The Border Crossing Project, an initiative of the Divinity School, is designed to bring students preparing for ministry, students preparing to teach, and congregations together to help all the participants better understand their vocations and commitments. One aspect of this initiative allows M.Div. and M.A. or Ph.D. students the opportunity to team up as theologians in residence for a congregation. With their different experiences and vocational goals, these resident teams will have rich and complementary perspectives that together could help a religious community understand itself and its faith tradition better. The theologians-in-residence program invites students to propose a project they would pursue together with the clergy and lay leadership of a religious community in the Chicago area during the current academic year.
Visit the archive for a list of past theologians-in-residence teams.
Goal: Through this program one Ph.D. or M.A. student, one ministry student, and a congregation would work together over an extended period of time to address a topic of interest to both the students and the congregation. This collaboration would allow the congregation to benefit from the differing perspectives of the students, and help the students learn how to create resources for congregations both from their different academic and vocational experiences and from the rich wealth of congregational experience and theological reflection.
Possible projects: The students would pursue a project related to their studies but meeting the needs of a particular congregation. Examples include:
• Working with clergy and lay leaders to create new worship materials
• Organizing a series of meetings in the congregation to reflect on a challenge facing the congregation
• Creating an adult education series on a topic of shared interest
The proposal should be specific about the project, while recognizing that the project may change as the students get to know the congregation, its needs, and its resources.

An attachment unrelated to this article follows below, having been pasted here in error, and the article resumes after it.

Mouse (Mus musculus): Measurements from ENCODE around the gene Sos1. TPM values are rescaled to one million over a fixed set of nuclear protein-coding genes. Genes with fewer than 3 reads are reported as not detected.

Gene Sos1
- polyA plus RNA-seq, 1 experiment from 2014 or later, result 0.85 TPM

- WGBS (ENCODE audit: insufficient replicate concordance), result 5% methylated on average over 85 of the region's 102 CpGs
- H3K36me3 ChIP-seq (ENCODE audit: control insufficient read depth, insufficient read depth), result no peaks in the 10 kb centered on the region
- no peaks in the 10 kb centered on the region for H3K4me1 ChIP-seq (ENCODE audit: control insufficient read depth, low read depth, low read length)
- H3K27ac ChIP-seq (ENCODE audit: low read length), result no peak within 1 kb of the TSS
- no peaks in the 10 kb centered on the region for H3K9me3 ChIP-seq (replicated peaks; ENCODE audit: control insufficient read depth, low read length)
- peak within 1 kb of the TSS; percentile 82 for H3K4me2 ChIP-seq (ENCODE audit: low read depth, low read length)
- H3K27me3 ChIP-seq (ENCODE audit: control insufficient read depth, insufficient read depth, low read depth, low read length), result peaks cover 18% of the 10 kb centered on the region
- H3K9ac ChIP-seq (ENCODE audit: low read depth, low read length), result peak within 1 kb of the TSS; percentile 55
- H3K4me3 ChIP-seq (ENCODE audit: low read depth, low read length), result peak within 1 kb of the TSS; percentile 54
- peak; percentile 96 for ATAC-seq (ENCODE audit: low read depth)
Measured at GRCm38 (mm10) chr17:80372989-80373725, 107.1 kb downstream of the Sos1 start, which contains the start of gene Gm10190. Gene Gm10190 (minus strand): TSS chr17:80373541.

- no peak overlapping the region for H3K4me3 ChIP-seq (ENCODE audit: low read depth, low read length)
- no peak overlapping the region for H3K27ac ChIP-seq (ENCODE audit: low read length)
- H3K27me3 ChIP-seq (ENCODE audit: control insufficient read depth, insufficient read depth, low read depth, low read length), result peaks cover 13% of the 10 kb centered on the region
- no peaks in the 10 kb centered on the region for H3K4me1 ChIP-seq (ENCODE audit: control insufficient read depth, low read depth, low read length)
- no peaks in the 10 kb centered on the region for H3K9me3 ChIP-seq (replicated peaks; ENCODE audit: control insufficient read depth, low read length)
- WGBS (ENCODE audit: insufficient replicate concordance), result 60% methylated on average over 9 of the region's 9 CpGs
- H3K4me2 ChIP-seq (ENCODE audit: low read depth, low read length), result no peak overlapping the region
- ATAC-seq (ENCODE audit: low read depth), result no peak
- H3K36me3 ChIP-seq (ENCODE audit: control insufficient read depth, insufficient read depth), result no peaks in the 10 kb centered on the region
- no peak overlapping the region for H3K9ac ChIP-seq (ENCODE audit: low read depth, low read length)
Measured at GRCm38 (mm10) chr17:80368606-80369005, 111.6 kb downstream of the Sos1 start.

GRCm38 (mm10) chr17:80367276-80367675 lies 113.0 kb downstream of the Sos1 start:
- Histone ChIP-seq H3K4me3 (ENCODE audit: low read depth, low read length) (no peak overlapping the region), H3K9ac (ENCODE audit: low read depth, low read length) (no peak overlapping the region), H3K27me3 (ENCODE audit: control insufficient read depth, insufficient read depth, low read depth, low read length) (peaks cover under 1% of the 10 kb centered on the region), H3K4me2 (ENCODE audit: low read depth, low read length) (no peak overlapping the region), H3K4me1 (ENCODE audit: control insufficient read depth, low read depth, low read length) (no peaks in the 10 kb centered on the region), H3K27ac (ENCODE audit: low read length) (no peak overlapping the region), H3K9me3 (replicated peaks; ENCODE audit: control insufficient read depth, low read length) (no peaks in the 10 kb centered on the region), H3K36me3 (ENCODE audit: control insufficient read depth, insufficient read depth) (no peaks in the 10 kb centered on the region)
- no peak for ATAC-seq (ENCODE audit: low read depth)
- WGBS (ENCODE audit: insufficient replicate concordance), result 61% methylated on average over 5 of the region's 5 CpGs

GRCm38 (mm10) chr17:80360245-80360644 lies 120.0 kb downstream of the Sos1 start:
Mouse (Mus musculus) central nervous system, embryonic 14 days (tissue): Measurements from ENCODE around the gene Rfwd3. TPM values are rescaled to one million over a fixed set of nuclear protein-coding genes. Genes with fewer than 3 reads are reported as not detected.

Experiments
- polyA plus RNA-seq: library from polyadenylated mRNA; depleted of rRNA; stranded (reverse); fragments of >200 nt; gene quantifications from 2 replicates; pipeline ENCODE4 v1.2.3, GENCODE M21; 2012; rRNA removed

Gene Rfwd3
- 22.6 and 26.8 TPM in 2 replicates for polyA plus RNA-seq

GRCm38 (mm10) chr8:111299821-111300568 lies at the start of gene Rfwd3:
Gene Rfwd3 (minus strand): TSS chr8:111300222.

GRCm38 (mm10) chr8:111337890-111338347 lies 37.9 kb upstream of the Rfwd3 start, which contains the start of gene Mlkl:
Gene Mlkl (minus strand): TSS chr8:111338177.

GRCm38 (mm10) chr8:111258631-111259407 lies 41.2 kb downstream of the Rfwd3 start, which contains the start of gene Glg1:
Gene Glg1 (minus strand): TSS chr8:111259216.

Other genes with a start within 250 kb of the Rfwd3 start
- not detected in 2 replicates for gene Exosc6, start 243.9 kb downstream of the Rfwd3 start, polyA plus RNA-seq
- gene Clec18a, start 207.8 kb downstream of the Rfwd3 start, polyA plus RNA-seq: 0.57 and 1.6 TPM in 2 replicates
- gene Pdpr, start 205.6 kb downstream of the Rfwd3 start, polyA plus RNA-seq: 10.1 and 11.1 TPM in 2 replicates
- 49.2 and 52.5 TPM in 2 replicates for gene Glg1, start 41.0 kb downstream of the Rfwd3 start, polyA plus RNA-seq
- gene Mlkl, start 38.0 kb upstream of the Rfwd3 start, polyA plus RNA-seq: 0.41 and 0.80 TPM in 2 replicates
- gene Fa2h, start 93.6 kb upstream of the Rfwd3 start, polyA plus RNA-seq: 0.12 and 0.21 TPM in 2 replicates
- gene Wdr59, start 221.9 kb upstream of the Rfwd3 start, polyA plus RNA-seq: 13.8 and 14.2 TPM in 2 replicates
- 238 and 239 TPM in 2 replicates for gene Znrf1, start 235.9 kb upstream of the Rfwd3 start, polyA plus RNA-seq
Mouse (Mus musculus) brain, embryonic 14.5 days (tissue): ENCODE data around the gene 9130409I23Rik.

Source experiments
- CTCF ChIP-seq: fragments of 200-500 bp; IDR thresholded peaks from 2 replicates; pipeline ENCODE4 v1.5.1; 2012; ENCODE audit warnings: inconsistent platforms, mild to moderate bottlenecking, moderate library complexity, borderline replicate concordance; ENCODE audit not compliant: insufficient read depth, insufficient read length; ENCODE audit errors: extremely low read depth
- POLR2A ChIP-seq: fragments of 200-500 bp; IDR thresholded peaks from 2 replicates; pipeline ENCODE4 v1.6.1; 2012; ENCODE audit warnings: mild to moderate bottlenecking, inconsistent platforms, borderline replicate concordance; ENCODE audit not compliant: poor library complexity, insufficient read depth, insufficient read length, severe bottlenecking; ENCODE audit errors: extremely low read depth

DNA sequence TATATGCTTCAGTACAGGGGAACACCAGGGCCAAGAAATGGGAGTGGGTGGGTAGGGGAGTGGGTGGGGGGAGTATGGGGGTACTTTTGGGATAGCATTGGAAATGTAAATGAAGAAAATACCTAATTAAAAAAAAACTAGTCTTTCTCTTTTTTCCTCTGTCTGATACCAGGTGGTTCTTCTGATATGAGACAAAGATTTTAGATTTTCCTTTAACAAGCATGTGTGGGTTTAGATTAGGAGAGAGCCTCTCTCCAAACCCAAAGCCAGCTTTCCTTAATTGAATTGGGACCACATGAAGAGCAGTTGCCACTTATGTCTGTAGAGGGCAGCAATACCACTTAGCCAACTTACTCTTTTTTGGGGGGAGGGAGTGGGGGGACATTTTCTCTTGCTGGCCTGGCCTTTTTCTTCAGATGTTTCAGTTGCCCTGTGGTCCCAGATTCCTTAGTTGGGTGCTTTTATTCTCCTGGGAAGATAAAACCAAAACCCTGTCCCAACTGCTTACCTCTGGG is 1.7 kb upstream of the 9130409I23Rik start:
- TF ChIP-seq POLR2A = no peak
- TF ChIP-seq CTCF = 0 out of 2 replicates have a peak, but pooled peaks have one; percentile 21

Outcome: The project of the theologians-in-residence should result in a product or process that is both theologically sound and demonstrates that the resident team has deeply engaged the uniqueness of the congregation they are serving. Its impact would be evaluated by the congregation’s leadership and the Border Crossing Project’s staff.
Time frame: We anticipate that the students would work with the congregation over the course of approximately three months, with possible preparation and follow-up time.
Finances: The two students will receive stipends of $750 each. Together they will also have up to $250 for travel expenses and $250 for materials or other resources.
How to apply: Interested students should submit a proposal for their project, including:
• A description of a possible project, including a description of the congregation, an outline of the project (class, process, etc.), and how that project would meet the congregation’s needs
• A letter of support from the congregation’s leadership
• Description of the qualifications of the two participating students
• Names of one faculty reference for each students
Successful proposals will be:
• Focused on the congregation’s needs
• Specific about the project’s events
• Clear about the project’s desired outcomes
Proposals and questions can be sent to Kevin Boyd at email@example.com. He can also comment on draft proposals and help think about connections with congregations or other students. Proposals are due no later than December 10, 2010. The successful proposal(s) will be chosen by the beginning of the Winter quarter 2011.